- Hardcover: 304 pages
- Publisher: St. Martin's Press (January 31, 2017)
- Language: English
- ISBN-10: 125008833X
- ISBN-13: 978-1250088338
- Product Dimensions: 5.8 x 1 x 8.6 inches
- Shipping Weight: 14.4 ounces (View shipping rates and policies)
- Average Customer Review: 98 customer reviews
- Amazon Best Sellers Rank: #181,313 in Books (See Top 100 in Books)
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The Weapon Wizards: How Israel Became a High-Tech Military Superpower
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"Riveting." ―The National Interest
"From missile defence systems to drones, Israel is a world leader in the lucrative field of military technology. So much so that it is changing the face of warfare in the Middle East and around the globe, say Yaakov Katz and Amir Bohbot in their highly informative book." ―Sheldon Kirshner, The Times of Israel
"Many of the weapons that make precise combat possible have their origins in Israel. The Weapon Wizards recounts how and why the small state has developed such advanced weaponry." ―The New Atlantis
"[Katz and Bohbot] ask how such a small country has managed to be at the forefront of advanced weapons development, having made significant contributions to drones, satellites, missle-defense systems, cyber warfare and more." ―Survival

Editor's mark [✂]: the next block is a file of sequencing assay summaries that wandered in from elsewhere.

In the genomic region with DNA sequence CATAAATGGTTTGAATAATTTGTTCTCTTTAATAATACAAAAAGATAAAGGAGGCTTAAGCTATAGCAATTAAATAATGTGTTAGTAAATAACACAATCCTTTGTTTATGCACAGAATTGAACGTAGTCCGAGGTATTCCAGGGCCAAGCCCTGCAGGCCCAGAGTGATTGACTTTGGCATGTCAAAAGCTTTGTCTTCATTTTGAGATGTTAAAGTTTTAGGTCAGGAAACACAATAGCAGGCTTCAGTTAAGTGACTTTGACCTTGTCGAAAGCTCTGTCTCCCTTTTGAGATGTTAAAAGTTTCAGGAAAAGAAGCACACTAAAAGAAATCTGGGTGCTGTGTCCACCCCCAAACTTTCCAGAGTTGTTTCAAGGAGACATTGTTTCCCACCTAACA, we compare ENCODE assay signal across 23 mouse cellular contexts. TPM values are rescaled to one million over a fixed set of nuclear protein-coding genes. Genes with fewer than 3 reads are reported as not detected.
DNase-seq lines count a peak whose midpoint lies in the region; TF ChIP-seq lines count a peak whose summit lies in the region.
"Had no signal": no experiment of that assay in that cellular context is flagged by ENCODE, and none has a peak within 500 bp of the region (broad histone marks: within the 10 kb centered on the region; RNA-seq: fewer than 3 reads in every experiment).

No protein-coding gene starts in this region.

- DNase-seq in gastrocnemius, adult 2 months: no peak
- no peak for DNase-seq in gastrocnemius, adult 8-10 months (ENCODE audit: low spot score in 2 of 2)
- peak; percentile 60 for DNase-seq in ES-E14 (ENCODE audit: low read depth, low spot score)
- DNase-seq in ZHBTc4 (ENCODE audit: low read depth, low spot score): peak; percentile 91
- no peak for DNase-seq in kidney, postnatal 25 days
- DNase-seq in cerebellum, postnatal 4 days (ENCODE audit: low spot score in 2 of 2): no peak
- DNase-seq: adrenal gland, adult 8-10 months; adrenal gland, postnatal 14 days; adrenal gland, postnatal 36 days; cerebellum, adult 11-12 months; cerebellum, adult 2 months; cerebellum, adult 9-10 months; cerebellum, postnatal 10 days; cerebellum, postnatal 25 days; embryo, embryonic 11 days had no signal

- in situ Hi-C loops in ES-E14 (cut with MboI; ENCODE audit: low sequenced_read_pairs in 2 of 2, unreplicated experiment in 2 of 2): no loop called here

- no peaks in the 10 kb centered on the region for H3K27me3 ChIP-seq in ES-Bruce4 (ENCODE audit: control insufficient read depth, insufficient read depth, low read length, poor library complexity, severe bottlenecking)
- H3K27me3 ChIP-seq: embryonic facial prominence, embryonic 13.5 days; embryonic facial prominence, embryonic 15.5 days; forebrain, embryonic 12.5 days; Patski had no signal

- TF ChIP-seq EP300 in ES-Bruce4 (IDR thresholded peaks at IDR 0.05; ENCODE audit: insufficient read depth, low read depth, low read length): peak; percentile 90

"Fascinating." ―The Israel Journal of Foreign Affairs
"Fascinating...[Katz and Bohbot] present an intriguing and engrossing account of Israel's defense capabilities development." ―The American Thinker
"The challenges of defending the Jewish state get very real in the pages of The Weapon Wizards... the story of its weapons development and deployment is especially fascinating and highly consequential." ―The Jewish Journal
"Israel has succeeded in myriad areas where entire continents have failed. How they have done that is something that can partially be duplicated. And it’s something that every responsible politician concerned about job growth, and every CEO concerned about leadership and teambuilding should attempt to learn from. A stimulating read, The Weapon Wizards should be on the required reading list of every executive, politician and business manager." ―Ben Rothke, The Times of Israel
"The authors have skillfully conveyed a key component of the dynamic innovation culture that has made the Jewish state one of the most important entrepreneurial and technology-driven economies in the world." ―The Wall Street Journal
"A lively account of Israel's evolving military prowess...if The Weapon Wizards were a novel, it would be one written by Horatio Alger; if it were a biblical allegory, it would be the story of David and Goliath." ―The New York Times Book Review
"Military reporters and defense analysts Yaakov Katz and Amir Bohbot chronicle how Israel became one of the world’s top six arms exporters...tells the story of how an ancient and stateless people returned to their homeland after 2,000 years and, against all odds, not only survived, but prospered." ―ReformJudaism.org
"Excellent...the authors tell engaging stories about weapons and ingenuity." ―St. Lewis Jewish Light
"An enlightening look into one of the less-familiar corners of the modern military world." ―Kirkus Reviews